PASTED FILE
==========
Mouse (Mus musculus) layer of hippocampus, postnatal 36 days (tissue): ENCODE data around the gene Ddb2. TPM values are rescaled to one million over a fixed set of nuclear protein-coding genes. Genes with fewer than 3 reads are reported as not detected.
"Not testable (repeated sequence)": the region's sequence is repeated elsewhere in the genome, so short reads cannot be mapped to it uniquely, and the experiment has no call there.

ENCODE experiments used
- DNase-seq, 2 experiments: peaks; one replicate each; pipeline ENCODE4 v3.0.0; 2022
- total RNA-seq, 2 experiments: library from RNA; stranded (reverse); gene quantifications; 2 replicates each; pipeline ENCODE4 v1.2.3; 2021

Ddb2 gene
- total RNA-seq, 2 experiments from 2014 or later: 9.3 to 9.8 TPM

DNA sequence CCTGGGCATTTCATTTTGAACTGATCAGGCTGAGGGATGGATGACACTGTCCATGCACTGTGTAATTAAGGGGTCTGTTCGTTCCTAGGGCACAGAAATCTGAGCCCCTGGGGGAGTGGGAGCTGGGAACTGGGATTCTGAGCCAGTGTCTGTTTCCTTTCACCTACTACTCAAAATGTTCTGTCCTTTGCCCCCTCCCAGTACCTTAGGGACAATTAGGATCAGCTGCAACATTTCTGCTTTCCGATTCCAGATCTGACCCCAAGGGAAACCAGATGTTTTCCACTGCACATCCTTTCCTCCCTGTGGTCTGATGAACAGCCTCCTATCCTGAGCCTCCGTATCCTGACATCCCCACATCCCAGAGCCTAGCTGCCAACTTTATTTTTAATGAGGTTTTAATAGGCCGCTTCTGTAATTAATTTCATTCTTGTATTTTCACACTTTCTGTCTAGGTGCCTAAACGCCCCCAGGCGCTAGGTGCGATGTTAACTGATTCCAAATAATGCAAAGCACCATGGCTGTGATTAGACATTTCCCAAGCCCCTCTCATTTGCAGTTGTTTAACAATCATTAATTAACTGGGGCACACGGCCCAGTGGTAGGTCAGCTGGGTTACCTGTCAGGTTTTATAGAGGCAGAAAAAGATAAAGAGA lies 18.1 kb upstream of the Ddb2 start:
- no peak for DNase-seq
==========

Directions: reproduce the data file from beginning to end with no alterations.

Mouse (Mus musculus) layer of hippocampus, postnatal 36 days (tissue): ENCODE data around the gene Ddb2. TPM values are rescaled to one million over a fixed set of nuclear protein-coding genes. Genes with fewer than 3 reads are reported as not detected.
"Not testable (repeated sequence)": the region's sequence is repeated elsewhere in the genome, so short reads cannot be mapped to it uniquely, and the experiment has no call there.

ENCODE experiments used
- DNase-seq, 2 experiments: peaks; one replicate each; pipeline ENCODE4 v3.0.0; 2022
- total RNA-seq, 2 experiments: library from RNA; stranded (reverse); gene quantifications; 2 replicates each; pipeline ENCODE4 v1.2.3; 2021

Ddb2 gene
- total RNA-seq, 2 experiments from 2014 or later: 9.3 to 9.8 TPM

DNA sequence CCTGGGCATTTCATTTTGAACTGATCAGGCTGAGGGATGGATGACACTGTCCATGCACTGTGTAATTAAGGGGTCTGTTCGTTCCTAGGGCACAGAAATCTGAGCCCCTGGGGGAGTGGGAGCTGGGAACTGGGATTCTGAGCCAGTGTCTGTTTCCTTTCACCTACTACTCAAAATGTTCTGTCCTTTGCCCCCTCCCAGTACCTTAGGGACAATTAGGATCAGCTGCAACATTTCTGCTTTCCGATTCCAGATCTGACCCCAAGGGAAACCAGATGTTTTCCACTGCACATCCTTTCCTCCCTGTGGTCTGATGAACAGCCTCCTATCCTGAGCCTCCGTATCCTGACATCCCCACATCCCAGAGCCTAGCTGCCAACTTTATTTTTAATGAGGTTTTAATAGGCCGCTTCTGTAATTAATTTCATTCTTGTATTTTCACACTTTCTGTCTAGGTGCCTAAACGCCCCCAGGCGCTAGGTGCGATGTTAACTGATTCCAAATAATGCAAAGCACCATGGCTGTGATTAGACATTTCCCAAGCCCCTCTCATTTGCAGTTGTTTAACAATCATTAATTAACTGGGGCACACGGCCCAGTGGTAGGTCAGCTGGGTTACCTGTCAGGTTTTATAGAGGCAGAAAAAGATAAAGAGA lies 18.1 kb upstream of the Ddb2 start:
- no peak for DNase-seq